Six years ago, when I began writing "Beautiful Monster," I thought I was compiling essays based on my long-running blog about how the rubber of yogic philosophy met the road of my life. But as disinformation about the trans community overran our political and cultural landscape, I realized the story that needed to be told was a different one. I had to tell my story. To simply share my humanity — in all of my quirks and questions and mistakes and growth. In the writing of it, I realized that sharing my vantage point was my own grassroots effort to push back against fear and the hate that comes with it. Because the thing that extinguishes fear is connection.

"Beautiful Monster" traces 40 years of navigating the pressures to perform femininity — half in Colombia, half in the U.S. — until my father's impending death catalyzes something essential in my understanding of myself and my desire to transition. Within all its particularities, the story of my becoming and embracing my truest self is filled with the triumphs, heartbreaks, family dynamics, humor, spiritual pursuits, and relationships that all humans share. It encompasses so much more than my transition. And it is a love letter to my family, my community, and all the ancestors and spirits who have walked me along my path. I knew that love, humor, and connection had to be the starting points, in order to access the reader's desire to listen and engage in the story as if it were their own. My greatest hope is that it provides a mirror of a regular human, moving through life with all of the regular human things — both for queer and trans folx searching for resonance in this world, as well as any reader having a regular human experience. Yes, our individual paths are unique, our stories divergent, and our walks of life distinct, but the broad base of our humanity is so wide within us, so shared, that it is much more compelling, ultimately, than any of our differences.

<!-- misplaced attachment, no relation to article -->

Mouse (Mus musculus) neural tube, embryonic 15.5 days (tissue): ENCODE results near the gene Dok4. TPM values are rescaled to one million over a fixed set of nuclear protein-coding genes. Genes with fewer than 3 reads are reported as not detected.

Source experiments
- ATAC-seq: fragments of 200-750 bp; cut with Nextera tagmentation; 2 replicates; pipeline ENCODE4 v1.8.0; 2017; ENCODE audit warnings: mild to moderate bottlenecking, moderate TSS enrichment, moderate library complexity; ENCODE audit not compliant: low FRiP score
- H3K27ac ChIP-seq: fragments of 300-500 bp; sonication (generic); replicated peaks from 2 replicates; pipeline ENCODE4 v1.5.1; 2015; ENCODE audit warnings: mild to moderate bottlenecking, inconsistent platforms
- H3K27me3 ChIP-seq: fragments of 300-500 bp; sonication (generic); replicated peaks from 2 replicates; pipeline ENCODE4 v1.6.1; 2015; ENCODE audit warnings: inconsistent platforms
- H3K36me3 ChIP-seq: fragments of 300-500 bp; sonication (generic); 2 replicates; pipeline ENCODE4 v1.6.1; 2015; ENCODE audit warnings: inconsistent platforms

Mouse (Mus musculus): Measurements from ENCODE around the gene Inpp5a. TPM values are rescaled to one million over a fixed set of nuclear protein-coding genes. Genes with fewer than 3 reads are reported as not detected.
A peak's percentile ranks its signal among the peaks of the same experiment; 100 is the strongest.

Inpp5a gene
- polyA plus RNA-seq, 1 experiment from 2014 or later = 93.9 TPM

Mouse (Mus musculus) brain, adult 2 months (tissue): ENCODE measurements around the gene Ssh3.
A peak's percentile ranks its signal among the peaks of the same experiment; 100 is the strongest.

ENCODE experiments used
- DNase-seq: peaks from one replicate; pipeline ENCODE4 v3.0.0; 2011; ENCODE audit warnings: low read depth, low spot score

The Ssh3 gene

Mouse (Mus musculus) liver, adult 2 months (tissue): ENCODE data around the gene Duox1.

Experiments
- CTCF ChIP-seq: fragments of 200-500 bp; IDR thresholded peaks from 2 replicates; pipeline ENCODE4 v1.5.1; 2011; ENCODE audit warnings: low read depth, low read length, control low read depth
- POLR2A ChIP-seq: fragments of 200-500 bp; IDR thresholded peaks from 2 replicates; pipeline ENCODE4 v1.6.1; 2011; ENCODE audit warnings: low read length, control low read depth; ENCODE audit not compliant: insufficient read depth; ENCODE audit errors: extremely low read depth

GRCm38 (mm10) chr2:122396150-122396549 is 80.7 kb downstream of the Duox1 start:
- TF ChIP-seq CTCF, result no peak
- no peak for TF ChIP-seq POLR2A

This, to me, is the next frontier of trans visibility: stories of trans people living our full human lives, with hopes and dreams and joys and hilarious experiences. To push back against fear of the "other" by finding threads of commonality in the most mundane of details. To push back against sensationalized, reductive trans narratives that do not reflect who we actually are. The jury's still out on whether minds that have been made up to hate us can be changed. But the heart — the heart is a muscle that can stretch and expand as much as it contracts.

On this Trans Day of Remembrance, I grieve the beautiful, ordinary, unique trans lives we've lost, in all their exquisite wholeness. I remember Brandon Teena. I feel the pain of these losses, knowing how little separates me from each of them. I offer them my own story, in my own words, as a way of honoring the fullness of each of their lives. For my trans community, in resistance and as a prayer of protection, I offer you my story.

Miles Borrero, a trans man, released his new memoir, "Beautiful Monster: A Becoming," last month.